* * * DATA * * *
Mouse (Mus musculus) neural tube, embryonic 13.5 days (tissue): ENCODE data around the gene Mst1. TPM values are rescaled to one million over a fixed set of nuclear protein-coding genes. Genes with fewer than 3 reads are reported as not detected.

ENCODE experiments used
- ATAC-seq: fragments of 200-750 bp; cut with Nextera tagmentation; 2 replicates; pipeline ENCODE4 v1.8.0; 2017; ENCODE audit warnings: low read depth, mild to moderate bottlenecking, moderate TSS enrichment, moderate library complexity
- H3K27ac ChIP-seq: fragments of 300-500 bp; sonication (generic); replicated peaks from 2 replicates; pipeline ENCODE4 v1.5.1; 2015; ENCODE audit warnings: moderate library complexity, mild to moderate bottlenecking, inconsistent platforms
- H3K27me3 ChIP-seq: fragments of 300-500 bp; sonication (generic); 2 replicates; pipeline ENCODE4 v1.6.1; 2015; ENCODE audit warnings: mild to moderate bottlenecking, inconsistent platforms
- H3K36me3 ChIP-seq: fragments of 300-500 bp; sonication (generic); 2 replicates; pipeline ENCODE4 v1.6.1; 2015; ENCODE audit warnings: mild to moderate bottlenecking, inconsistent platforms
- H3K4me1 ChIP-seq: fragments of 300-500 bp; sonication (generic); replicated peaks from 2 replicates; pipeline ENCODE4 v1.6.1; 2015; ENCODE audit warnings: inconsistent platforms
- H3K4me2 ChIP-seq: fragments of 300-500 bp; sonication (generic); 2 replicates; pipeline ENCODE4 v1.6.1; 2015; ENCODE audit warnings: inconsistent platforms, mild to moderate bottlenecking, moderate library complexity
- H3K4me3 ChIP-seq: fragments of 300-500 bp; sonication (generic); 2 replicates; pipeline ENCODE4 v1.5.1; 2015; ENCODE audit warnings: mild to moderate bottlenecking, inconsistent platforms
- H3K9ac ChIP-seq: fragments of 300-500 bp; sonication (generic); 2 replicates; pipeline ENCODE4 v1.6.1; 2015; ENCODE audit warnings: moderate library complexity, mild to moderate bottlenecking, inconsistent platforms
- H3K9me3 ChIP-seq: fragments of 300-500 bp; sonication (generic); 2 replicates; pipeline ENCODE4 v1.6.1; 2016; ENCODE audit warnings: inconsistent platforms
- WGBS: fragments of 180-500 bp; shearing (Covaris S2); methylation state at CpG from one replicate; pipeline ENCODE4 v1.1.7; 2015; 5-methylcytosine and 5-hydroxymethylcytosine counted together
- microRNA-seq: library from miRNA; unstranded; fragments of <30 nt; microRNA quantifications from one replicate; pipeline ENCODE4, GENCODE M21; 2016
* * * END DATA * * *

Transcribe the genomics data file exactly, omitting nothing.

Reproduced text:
Mouse (Mus musculus) neural tube, embryonic 13.5 days (tissue): ENCODE data around the gene Mst1. TPM values are rescaled to one million over a fixed set of nuclear protein-coding genes. Genes with fewer than 3 reads are reported as not detected.

ENCODE experiments used
- ATAC-seq: fragments of 200-750 bp; cut with Nextera tagmentation; 2 replicates; pipeline ENCODE4 v1.8.0; 2017; ENCODE audit warnings: low read depth, mild to moderate bottlenecking, moderate TSS enrichment, moderate library complexity
- H3K27ac ChIP-seq: fragments of 300-500 bp; sonication (generic); replicated peaks from 2 replicates; pipeline ENCODE4 v1.5.1; 2015; ENCODE audit warnings: moderate library complexity, mild to moderate bottlenecking, inconsistent platforms
- H3K27me3 ChIP-seq: fragments of 300-500 bp; sonication (generic); 2 replicates; pipeline ENCODE4 v1.6.1; 2015; ENCODE audit warnings: mild to moderate bottlenecking, inconsistent platforms
- H3K36me3 ChIP-seq: fragments of 300-500 bp; sonication (generic); 2 replicates; pipeline ENCODE4 v1.6.1; 2015; ENCODE audit warnings: mild to moderate bottlenecking, inconsistent platforms
- H3K4me1 ChIP-seq: fragments of 300-500 bp; sonication (generic); replicated peaks from 2 replicates; pipeline ENCODE4 v1.6.1; 2015; ENCODE audit warnings: inconsistent platforms
- H3K4me2 ChIP-seq: fragments of 300-500 bp; sonication (generic); 2 replicates; pipeline ENCODE4 v1.6.1; 2015; ENCODE audit warnings: inconsistent platforms, mild to moderate bottlenecking, moderate library complexity
- H3K4me3 ChIP-seq: fragments of 300-500 bp; sonication (generic); 2 replicates; pipeline ENCODE4 v1.5.1; 2015; ENCODE audit warnings: mild to moderate bottlenecking, inconsistent platforms
- H3K9ac ChIP-seq: fragments of 300-500 bp; sonication (generic); 2 replicates; pipeline ENCODE4 v1.6.1; 2015; ENCODE audit warnings: moderate library complexity, mild to moderate bottlenecking, inconsistent platforms
- H3K9me3 ChIP-seq: fragments of 300-500 bp; sonication (generic); 2 replicates; pipeline ENCODE4 v1.6.1; 2016; ENCODE audit warnings: inconsistent platforms
- WGBS: fragments of 180-500 bp; shearing (Covaris S2); methylation state at CpG from one replicate; pipeline ENCODE4 v1.1.7; 2015; 5-methylcytosine and 5-hydroxymethylcytosine counted together
- microRNA-seq: library from miRNA; unstranded; fragments of <30 nt; microRNA quantifications from one replicate; pipeline ENCODE4, GENCODE M21; 2016